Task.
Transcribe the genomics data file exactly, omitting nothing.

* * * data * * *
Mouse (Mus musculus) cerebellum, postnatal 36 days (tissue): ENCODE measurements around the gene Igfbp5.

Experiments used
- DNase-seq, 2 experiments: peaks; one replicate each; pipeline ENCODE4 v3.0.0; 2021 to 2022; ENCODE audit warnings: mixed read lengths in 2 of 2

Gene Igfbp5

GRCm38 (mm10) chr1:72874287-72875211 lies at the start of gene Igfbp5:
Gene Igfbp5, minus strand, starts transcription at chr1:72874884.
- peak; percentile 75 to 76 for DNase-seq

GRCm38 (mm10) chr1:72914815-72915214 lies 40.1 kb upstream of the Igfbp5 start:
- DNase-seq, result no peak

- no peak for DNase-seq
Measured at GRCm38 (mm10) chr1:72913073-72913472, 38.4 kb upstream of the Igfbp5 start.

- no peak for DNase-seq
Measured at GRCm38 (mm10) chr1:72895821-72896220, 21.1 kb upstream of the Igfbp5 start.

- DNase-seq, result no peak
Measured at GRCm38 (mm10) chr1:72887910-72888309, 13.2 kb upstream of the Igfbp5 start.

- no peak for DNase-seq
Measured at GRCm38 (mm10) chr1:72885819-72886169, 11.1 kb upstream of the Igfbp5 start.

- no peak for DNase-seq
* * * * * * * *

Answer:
Mouse (Mus musculus) cerebellum, postnatal 36 days (tissue): ENCODE measurements around the gene Igfbp5.

Experiments used
- DNase-seq, 2 experiments: peaks; one replicate each; pipeline ENCODE4 v3.0.0; 2021 to 2022; ENCODE audit warnings: mixed read lengths in 2 of 2

Gene Igfbp5

GRCm38 (mm10) chr1:72874287-72875211 lies at the start of gene Igfbp5:
Gene Igfbp5, minus strand, starts transcription at chr1:72874884.
- peak; percentile 75 to 76 for DNase-seq

GRCm38 (mm10) chr1:72914815-72915214 lies 40.1 kb upstream of the Igfbp5 start:
- DNase-seq, result no peak

- no peak for DNase-seq
Measured at GRCm38 (mm10) chr1:72913073-72913472, 38.4 kb upstream of the Igfbp5 start.

- no peak for DNase-seq
Measured at GRCm38 (mm10) chr1:72895821-72896220, 21.1 kb upstream of the Igfbp5 start.

- DNase-seq, result no peak
Measured at GRCm38 (mm10) chr1:72887910-72888309, 13.2 kb upstream of the Igfbp5 start.

- no peak for DNase-seq
Measured at GRCm38 (mm10) chr1:72885819-72886169, 11.1 kb upstream of the Igfbp5 start.

- no peak for DNase-seq